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Mortality gap for people with bipolar disorder and schizophrenia: UK-based cohort study 2000–2014

  • Joseph F. Hayes (a1), Louise Marston (a2), Kate Walters (a2), Michael B. King (a3) and David P. J. Osborn (a3)...
Abstract
Background

Bipolar disorder and schizophrenia are associated with increased mortality relative to the general population. There is an international emphasis on decreasing this excess mortality.

Aims

To determine whether the mortality gap between individuals with bipolar disorder and schizophrenia and the general population has decreased.

Method

A nationally representative cohort study using primary care electronic health records from 2000 to 2014, comparing all patients diagnosed with bipolar disorder or schizophrenia and the general population. The primary outcome was all-cause mortality.

Results

Individuals with bipolar disorder and schizophrenia had elevated mortality (adjusted hazard ratio (HR) = 1.79, 95% CI 1.67–1.88 and 2.08, 95% CI 1.98–2.19 respectively). Adjusted HRs for bipolar disorder increased by 0.14/year (95% CI 0.10–0.19) from 2006 to 2014. The adjusted HRs for schizophrenia increased gradually from 2004 to 2010 (0.11/year, 95% CI 0.04–0.17) and rapidly after 2010 (0.34/year, 95% CI 0.18–0.49).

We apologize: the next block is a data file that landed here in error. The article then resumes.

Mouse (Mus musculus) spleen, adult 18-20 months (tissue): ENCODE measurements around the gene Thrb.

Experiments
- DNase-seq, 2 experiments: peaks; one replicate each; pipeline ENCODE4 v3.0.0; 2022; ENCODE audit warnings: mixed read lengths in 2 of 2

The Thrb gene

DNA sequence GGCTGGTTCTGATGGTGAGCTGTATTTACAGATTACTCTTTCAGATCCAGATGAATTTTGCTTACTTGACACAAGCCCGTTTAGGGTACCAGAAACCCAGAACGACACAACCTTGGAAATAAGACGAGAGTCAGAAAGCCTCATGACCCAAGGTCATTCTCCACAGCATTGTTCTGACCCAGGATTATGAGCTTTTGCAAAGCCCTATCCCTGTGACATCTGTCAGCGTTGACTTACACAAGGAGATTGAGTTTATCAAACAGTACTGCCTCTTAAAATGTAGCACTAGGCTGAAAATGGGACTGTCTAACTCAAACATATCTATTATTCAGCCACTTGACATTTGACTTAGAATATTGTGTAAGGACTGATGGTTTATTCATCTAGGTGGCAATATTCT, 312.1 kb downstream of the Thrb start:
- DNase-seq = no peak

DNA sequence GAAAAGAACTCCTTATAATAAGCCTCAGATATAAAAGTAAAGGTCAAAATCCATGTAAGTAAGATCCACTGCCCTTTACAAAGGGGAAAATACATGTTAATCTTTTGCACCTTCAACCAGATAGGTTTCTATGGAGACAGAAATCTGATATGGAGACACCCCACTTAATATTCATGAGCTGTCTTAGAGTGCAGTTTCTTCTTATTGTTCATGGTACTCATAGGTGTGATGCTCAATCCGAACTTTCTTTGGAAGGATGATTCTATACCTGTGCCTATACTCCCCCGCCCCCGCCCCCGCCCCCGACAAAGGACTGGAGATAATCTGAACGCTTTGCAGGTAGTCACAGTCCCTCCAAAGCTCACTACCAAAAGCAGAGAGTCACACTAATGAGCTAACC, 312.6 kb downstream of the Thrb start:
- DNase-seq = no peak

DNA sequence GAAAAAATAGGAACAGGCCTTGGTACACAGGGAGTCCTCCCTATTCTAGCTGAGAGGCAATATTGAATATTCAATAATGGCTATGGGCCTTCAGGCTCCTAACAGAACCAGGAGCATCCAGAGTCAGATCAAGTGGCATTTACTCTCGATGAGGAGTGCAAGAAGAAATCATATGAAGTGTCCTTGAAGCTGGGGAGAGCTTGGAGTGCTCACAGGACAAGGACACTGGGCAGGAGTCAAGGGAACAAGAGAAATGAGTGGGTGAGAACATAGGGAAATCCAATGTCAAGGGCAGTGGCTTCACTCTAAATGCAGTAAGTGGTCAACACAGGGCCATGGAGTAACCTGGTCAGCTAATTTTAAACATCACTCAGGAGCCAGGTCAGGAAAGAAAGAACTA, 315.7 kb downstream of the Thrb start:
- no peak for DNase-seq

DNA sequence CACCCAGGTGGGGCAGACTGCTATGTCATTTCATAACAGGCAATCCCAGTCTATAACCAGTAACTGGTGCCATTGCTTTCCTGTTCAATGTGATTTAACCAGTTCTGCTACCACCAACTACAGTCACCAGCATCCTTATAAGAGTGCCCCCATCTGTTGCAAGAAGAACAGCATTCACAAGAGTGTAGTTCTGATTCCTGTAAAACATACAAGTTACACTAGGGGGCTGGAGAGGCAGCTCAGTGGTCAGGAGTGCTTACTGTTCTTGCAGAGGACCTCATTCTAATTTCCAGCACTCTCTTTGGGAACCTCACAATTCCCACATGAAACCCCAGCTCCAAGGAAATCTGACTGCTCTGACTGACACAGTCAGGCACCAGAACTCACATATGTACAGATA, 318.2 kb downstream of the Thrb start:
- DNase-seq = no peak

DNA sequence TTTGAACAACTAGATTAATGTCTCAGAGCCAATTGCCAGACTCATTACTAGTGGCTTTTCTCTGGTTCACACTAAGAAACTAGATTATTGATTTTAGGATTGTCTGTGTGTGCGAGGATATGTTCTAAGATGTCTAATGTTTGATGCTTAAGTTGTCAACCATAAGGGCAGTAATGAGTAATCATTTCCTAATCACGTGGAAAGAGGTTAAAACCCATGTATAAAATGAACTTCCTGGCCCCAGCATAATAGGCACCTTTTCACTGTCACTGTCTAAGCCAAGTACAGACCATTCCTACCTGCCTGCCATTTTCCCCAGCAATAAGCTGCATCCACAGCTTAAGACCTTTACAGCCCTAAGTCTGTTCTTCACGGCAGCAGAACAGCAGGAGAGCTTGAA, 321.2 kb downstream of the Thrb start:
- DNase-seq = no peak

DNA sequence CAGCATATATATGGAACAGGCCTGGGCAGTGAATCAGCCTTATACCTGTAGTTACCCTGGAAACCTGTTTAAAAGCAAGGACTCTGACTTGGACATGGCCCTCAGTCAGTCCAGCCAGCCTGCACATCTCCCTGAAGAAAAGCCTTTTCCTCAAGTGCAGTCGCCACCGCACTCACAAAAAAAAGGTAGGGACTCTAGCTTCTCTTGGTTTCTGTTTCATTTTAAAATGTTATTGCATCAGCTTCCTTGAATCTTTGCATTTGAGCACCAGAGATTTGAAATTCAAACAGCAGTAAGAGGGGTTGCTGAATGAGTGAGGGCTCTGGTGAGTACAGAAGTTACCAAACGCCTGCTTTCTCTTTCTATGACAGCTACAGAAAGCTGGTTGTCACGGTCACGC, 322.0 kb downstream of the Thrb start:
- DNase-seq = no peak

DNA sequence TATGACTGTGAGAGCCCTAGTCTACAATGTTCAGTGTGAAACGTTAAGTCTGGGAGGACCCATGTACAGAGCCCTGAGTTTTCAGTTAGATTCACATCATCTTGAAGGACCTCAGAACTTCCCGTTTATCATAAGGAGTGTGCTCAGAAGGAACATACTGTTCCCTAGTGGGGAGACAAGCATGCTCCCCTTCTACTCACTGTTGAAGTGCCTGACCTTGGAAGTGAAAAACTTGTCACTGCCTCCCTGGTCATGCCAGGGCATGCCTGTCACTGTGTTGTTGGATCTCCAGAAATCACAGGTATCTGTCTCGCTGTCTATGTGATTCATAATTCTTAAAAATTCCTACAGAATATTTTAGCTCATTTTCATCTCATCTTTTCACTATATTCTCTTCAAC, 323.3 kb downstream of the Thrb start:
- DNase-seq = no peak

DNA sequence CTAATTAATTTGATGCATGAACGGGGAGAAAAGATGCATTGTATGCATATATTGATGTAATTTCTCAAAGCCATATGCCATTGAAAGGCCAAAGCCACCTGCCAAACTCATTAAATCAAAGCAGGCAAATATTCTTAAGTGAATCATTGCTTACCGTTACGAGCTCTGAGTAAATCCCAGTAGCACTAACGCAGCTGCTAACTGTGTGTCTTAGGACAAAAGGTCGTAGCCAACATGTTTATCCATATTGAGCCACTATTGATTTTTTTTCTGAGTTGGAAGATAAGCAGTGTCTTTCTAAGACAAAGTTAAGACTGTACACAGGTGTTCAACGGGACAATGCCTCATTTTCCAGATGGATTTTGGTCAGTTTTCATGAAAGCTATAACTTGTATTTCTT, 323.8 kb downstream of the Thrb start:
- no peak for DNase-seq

Conclusions

The mortality gap between individuals with bipolar disorder and schizophrenia, and the general population is widening.

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Copyright
This is an open access article distributed under the terms of the Creative Commons Attribution (CC BY) licence.
Corresponding author
Joseph F. Hayes, Division of Psychiatry, UCL, 6th Floor Maple House, 149 Tottenham Court Road, London W1T 7NF, UK. Email: joseph.hayes@ucl.ac.uk
Footnotes
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See editorial, pp. 130–131, this issue.

Declaration of interest

None.

Footnotes
References
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Mortality gap for people with bipolar disorder and schizophrenia: UK-based cohort study 2000–2014

  • Joseph F. Hayes (a1), Louise Marston (a2), Kate Walters (a2), Michael B. King (a3) and David P. J. Osborn (a3)...
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